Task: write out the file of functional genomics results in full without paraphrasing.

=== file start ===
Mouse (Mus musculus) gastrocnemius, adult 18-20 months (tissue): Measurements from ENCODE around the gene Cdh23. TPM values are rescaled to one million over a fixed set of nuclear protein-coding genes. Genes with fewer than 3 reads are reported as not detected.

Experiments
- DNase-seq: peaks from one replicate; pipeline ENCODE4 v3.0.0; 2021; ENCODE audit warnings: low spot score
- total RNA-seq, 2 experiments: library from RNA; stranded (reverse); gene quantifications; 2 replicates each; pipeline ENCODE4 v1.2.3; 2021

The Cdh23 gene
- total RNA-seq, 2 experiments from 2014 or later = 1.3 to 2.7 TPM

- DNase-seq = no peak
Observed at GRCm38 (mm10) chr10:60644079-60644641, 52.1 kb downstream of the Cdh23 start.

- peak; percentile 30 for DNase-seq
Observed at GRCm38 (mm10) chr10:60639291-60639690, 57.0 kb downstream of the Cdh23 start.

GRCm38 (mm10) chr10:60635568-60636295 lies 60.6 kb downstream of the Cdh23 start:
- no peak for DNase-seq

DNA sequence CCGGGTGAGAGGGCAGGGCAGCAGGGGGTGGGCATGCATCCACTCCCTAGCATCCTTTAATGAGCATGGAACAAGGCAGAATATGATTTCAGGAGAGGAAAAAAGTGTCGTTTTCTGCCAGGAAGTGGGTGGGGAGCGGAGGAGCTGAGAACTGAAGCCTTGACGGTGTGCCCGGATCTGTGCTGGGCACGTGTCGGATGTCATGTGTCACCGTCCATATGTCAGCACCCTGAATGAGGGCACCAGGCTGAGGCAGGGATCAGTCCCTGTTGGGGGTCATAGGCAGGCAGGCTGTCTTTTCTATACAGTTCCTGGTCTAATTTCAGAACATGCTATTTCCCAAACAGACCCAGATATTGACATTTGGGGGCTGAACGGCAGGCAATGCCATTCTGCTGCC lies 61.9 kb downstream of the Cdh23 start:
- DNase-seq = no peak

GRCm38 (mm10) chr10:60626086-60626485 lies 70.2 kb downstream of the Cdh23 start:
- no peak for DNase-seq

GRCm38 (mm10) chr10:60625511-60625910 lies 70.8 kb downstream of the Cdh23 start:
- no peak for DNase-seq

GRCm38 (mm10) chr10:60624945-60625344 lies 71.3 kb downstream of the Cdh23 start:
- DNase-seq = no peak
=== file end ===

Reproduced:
Mouse (Mus musculus) gastrocnemius, adult 18-20 months (tissue): Measurements from ENCODE around the gene Cdh23. TPM values are rescaled to one million over a fixed set of nuclear protein-coding genes. Genes with fewer than 3 reads are reported as not detected.

Experiments
- DNase-seq: peaks from one replicate; pipeline ENCODE4 v3.0.0; 2021; ENCODE audit warnings: low spot score
- total RNA-seq, 2 experiments: library from RNA; stranded (reverse); gene quantifications; 2 replicates each; pipeline ENCODE4 v1.2.3; 2021

The Cdh23 gene
- total RNA-seq, 2 experiments from 2014 or later = 1.3 to 2.7 TPM

- DNase-seq = no peak
Observed at GRCm38 (mm10) chr10:60644079-60644641, 52.1 kb downstream of the Cdh23 start.

- peak; percentile 30 for DNase-seq
Observed at GRCm38 (mm10) chr10:60639291-60639690, 57.0 kb downstream of the Cdh23 start.

GRCm38 (mm10) chr10:60635568-60636295 lies 60.6 kb downstream of the Cdh23 start:
- no peak for DNase-seq

DNA sequence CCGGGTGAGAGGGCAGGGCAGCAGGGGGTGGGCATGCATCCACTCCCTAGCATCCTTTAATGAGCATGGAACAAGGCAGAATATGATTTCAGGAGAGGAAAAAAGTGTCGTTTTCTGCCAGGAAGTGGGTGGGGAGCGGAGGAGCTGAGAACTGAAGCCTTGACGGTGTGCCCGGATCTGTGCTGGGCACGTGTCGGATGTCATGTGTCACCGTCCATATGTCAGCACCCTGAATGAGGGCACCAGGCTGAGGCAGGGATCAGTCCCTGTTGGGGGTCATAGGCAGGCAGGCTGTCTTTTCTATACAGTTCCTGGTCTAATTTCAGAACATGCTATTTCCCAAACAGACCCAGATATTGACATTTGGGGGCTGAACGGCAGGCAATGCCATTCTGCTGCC lies 61.9 kb downstream of the Cdh23 start:
- DNase-seq = no peak

GRCm38 (mm10) chr10:60626086-60626485 lies 70.2 kb downstream of the Cdh23 start:
- no peak for DNase-seq

GRCm38 (mm10) chr10:60625511-60625910 lies 70.8 kb downstream of the Cdh23 start:
- no peak for DNase-seq

GRCm38 (mm10) chr10:60624945-60625344 lies 71.3 kb downstream of the Cdh23 start:
- DNase-seq = no peak